Does anyone know a good medical malpractice attorney in the PDX area?
January 5, 2014 9:13 PM   Subscribe

While in the hospital my mother died of a doctor prescribed accidental overdose of her heart medication. I need to speak to someone regarding an action relation to this but live in the Buffalo, NY area and don't know attorneys in PDX.

I've called Kenneth Hiller's firm, but they wanted me to put up $2,000 to have a doctor look over her records to see if there was a case. I have a letter from the hospital explaining that the doctor misplaced the decimal point when inputting the medication order, as well as the Death Certificate listing the overdose as the #1 cause of death. I don't have $2K to spend to have someone tell me what documentation from the hospital and the death certificate already tell me.

This happened some 10 months ago (I was grieving and unmotivated to do much of anything, as she was the only remaining close family I had), so the clock is ticking.
posted by Meep! Eek! to Law & Government (7 answers total) 1 user marked this as a favorite
Maybe start with the Oregon State Bar referral service. They'll ensure that you're choosing a lawyer in good standing with the Bar. They also have other resources on their website which may help you.
posted by hydra77 at 10:25 PM on January 5, 2014

Jan Baisch
Haven't used him but he has a strong reputation amongst those I know.
posted by coolsara at 12:21 PM on January 6, 2014

Most good medical malpractice attorneys will want their doctor or nurse/an independent doctor or nurse to review records before agreeing to pursue your case. Because it's an expense prior to agreeing to handle the lawsuit--an expense necessary to determining if there can even be a lawsuit--they will almost certainly want/need to be paid for that review, even if (ultimately) your representation agreement anticipates the attorneys' fees will come out of settlement. In the end, it protects people who believe they have a medical malpractice claim when attorneys have someone with real medical knowledge review the record before agreeing to pursue a case. It also allows competent attorneys to have a better idea how difficult the case will be to prove and what the likely outcome of the litigation will be.

I understand your perspective--I really do (I just went through this with a family member who ultimately chose not to pursue a malpractice claim while acting as the family's attorney in another capacity. I helped her interview potential medmal attorneys). However, most reputable attorneys you approach are likely to ask for the same thing. I suppose it might be different in Oregon--malpractice lawsuits are very jurisdiction-specific and a fond target of legislators--but in the places where I have practiced or have colleagues practicing, review by a medical professional prior to accepting a medical malpractice case is standard and a sign of a good attorney.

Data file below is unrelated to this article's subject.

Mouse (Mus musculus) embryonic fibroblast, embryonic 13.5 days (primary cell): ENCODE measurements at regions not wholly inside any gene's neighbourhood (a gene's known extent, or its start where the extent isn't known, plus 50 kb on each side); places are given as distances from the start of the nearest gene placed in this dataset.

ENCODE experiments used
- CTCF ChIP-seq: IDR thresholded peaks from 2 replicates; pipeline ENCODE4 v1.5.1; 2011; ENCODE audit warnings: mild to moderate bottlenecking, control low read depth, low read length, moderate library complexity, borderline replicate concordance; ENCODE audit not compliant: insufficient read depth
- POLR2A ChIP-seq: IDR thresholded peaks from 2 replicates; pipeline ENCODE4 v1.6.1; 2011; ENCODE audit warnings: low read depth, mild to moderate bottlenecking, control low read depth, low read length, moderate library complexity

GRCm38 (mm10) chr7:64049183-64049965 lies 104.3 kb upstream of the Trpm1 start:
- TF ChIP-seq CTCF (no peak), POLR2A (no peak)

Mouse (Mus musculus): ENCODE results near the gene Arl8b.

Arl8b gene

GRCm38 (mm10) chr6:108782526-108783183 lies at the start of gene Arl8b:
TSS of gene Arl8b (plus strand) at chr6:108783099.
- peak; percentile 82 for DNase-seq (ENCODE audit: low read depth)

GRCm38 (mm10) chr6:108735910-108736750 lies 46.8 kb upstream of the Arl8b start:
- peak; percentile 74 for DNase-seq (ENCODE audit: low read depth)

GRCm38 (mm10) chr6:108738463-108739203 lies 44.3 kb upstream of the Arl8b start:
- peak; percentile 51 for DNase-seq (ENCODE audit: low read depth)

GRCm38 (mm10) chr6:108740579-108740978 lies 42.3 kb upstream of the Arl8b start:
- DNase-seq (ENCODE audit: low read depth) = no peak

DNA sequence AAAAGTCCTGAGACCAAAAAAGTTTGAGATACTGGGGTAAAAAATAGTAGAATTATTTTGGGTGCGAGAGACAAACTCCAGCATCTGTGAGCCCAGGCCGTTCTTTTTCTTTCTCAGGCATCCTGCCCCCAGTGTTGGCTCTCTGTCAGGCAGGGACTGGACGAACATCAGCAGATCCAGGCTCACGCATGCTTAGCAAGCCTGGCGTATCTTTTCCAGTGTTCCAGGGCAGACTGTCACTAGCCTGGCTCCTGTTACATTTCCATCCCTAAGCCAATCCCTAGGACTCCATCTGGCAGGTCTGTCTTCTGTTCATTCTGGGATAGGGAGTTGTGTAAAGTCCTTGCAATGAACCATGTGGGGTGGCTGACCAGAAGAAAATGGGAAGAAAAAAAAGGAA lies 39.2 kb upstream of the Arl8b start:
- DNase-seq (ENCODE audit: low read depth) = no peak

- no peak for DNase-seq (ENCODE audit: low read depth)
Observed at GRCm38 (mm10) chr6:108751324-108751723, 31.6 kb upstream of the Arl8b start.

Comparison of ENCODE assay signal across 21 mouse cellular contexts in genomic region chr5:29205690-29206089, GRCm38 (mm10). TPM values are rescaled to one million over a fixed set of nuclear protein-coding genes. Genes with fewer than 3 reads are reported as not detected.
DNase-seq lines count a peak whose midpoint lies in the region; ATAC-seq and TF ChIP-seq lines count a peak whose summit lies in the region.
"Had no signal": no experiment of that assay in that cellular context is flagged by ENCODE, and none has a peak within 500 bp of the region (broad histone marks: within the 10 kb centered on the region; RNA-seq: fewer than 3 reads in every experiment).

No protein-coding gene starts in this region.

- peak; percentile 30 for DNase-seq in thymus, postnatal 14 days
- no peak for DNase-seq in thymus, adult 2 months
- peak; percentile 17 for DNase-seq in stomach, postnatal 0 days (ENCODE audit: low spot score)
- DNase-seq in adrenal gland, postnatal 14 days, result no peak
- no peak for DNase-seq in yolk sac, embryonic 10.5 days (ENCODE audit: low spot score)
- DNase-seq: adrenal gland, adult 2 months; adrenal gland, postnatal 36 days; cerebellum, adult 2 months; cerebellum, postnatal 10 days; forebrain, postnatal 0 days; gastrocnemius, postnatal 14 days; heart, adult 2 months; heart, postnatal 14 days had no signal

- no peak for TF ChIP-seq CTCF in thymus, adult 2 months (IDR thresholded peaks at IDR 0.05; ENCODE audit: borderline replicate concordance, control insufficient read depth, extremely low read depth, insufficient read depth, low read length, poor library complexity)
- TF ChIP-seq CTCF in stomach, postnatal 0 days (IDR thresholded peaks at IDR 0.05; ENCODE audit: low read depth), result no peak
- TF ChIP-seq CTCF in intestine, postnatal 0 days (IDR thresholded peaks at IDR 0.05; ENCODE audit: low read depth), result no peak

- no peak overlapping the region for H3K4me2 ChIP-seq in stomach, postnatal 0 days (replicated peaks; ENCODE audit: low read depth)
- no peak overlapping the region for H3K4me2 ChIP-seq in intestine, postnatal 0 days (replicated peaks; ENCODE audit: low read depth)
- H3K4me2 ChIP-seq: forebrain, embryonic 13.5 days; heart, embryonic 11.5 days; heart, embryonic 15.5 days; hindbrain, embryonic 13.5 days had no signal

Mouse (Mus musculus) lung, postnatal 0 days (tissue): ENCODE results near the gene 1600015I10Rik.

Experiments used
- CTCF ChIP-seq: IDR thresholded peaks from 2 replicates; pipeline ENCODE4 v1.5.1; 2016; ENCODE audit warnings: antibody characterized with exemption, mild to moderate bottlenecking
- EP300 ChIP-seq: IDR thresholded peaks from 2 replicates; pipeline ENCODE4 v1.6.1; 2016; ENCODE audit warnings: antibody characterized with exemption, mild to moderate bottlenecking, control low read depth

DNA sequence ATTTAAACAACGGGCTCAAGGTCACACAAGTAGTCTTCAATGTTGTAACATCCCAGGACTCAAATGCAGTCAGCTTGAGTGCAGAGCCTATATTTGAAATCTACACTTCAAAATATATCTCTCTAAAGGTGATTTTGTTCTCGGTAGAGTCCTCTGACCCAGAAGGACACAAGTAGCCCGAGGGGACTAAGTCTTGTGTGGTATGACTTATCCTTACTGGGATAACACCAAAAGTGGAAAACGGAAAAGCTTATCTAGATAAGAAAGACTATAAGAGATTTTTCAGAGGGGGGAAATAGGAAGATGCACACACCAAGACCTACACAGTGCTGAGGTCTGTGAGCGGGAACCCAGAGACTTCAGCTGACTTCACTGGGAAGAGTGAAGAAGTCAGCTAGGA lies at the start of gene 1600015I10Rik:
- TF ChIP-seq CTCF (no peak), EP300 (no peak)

posted by crush-onastick at 2:39 PM on January 6, 2014

Seconding the Oregon State Bar referral service. $30 for a consultation is a no-brainer.
posted by tacodave at 4:13 PM on January 6, 2014

I actually worked as a legal secretary in the field for a decade here in NYS, and at the firm I worked at, we did not ask clients to pay for an evaluation up front, to my knowledge. It never came up in any of the medmal cases I worked on at least, and a couple of those were doozies that, IMO, no one should have even touched. NYS has odd laws, though, or so I'm told. Medical Malpractice cases have a totally different fee schedule than regular personal injury/wrongful death cases here.

I have contacted the OSB, and contacted the office they recommended as well as the ones that were sent to me via memail. So far, no replies whatsoever. I will contact Mr. Baisch as well, and I thank you all for the suggestions and input.
posted by Meep! Eek! at 2:36 PM on January 7, 2014

Oh, and the doctor that they wanted to evaluate my case was someone that they would recommend, not one of their employees. An independent doctor, who no doubt had a working relationship with them. It's good to know that this is the way it works in some places, though, and I thank you for that. I'm less interested in getting money than I am in making the hospital take some notice that this is not acceptable behavior, and the only way I can think to make any corporation take notice of anything is by hitting them in their wallet. Sad state of affairs.
posted by Meep! Eek! at 2:40 PM on January 7, 2014

Well, so far the people I have contacted are not interested, and the OSB referral has not gotten back to me, so I'm going to close this up. :(
posted by Meep! Eek! at 12:59 PM on February 5, 2014

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